bitcoin img

Bitcoin is the world’s first completely decentralized digital currency and has dramatically changed the landscape of the world market place. As the digital currency has grown in popularity, so too has the Internal Revenue Service’s interest in taxing it.

With over 12 million in circulation with a current exchange rate of $526 per Bitcoin, it’s no wonder the technology has garnered the attention of the IRS.

Bitcoin does not comply with existing definitions of currency or fit the mold of other financial instruments or institutions. According  to the Mercatus Center, “Bitcoin has the properties of an electronic payments system, a currency, and a commodity, among other things.” Furthermore, the Financial Crimes Enforcement Network (FinCEN) defines Bitcoins as “virtual currency…a medium of exchange that operates like a currency in some environments, but does not have all the attributes of real currency.” The problem with taxing Bitcoins is in its ambiguity, and the fundamental concern is whether to define the technology as a currency or a commodity.

ATR pointed out last June that it is the responsibility of the IRS to issue guidance on taxing Bitcoin. Finally, on Tuesday the IRS released the much anticipated guidelines for the virtual currency.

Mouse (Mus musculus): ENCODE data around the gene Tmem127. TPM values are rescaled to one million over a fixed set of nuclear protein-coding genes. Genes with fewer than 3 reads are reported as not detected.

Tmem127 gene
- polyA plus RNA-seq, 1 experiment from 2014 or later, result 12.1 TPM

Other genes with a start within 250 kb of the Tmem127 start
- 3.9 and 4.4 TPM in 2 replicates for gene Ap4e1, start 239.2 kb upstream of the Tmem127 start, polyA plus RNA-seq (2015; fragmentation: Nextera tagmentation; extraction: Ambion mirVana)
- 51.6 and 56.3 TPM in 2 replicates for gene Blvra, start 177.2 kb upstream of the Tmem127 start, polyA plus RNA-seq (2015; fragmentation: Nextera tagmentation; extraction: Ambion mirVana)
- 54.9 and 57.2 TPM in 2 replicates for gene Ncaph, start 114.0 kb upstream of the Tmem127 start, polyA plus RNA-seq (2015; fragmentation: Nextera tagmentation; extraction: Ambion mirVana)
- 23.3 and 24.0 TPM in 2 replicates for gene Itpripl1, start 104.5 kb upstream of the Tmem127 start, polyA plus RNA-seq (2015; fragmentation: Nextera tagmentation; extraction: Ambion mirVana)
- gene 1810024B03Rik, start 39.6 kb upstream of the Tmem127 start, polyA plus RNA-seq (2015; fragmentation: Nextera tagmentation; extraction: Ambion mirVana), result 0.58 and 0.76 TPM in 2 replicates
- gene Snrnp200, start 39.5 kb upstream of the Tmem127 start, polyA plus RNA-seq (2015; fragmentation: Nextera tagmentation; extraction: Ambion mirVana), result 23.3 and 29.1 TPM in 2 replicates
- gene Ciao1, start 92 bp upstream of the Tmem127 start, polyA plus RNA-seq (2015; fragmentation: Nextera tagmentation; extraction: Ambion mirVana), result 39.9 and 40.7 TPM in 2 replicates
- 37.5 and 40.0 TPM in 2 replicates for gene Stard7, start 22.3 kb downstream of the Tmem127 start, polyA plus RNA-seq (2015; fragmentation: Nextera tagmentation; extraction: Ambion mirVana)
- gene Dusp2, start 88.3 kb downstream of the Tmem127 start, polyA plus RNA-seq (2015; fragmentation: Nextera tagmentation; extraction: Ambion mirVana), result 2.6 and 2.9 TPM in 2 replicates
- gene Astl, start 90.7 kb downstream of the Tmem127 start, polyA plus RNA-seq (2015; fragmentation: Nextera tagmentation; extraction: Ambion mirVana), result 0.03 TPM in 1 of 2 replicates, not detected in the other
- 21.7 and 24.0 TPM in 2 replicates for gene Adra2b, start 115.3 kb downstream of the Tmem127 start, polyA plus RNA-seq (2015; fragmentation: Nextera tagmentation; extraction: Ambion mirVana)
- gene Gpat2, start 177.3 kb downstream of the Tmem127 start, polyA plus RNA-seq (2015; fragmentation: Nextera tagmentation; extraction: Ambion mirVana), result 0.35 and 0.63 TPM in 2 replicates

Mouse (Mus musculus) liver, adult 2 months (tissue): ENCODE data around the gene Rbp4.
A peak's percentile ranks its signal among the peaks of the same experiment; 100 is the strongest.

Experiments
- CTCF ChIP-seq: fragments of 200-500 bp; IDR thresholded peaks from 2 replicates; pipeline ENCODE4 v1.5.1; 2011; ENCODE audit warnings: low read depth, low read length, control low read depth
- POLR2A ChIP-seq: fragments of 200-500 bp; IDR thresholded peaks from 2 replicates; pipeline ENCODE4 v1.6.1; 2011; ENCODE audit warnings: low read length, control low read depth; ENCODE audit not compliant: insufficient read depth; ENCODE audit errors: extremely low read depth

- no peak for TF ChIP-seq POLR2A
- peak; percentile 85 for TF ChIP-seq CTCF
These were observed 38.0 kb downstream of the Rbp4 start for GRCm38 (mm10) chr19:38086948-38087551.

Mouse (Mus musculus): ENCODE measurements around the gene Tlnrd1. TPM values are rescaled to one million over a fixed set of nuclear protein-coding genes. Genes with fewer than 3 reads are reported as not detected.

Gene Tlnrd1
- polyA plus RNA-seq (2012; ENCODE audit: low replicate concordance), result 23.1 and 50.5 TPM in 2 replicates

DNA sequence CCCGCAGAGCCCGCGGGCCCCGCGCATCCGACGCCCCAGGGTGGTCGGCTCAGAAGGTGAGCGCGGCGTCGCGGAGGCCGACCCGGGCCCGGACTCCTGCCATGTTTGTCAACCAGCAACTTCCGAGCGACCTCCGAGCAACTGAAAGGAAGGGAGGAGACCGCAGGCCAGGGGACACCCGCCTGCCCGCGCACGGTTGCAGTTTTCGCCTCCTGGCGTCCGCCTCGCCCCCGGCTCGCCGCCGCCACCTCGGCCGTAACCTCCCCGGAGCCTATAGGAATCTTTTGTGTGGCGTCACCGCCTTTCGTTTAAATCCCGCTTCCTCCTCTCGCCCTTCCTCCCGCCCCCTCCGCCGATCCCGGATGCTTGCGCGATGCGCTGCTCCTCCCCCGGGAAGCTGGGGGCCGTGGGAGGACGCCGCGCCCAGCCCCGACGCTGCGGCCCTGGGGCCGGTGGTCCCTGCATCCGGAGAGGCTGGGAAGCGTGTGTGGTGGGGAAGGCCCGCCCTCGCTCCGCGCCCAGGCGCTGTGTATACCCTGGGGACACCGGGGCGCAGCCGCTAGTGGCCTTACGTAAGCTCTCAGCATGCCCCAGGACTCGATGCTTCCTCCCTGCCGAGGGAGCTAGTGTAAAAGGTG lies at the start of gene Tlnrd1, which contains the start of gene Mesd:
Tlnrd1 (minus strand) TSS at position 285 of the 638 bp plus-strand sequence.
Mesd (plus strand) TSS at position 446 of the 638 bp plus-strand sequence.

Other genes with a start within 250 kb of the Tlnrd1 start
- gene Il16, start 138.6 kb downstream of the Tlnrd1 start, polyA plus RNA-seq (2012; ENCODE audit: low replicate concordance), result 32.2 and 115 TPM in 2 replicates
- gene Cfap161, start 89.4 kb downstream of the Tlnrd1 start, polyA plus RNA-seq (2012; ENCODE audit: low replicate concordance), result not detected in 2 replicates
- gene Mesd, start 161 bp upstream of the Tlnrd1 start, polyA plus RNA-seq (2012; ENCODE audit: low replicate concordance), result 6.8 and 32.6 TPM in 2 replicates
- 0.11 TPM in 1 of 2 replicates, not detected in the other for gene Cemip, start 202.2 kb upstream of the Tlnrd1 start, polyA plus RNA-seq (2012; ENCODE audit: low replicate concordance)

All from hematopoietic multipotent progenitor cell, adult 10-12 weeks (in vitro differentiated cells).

Before the release of the guidelines, users, miners, and traders of Bitcoin have been left in the dark as to what their tax implications of the online tender are. Now, “virtual currency is treated as property for U.S. federal tax purposes…general tax principles that apply to property transactions apply to transactions using virtual currency,” according to the IRS.

This means that even though “in some environments, it [Bitcoin] operates like ‘real’ currency…it does not have legal tender status in any jurisdiction.” Essentially, Bitcoin functions and operates like a real currency, but unlike the U.S Dollar, the value of a Bitcoin is only backed by its ability to hold its value.

Because Bitcoin is defined as property, not currency, the IRS will tax Bitcoin transactions the same way it taxes stocks and “a payment made using virtual currency is subject to information reporting to the same extent as any other payment made in property,” as laid out in the guidelines.

Senator Tom Carper (D-Del.) who serves as a member of the Finance Committee said that the guidelines “provide clarity for taxpayers who want to ensure that they’re doing the right thing and playing by the rules when utilizing Bitcoin and other digital currencies.” The guidelines issued by the IRS have validated Bitcoin as a legitimate investment by defining the digital currency as value holding property.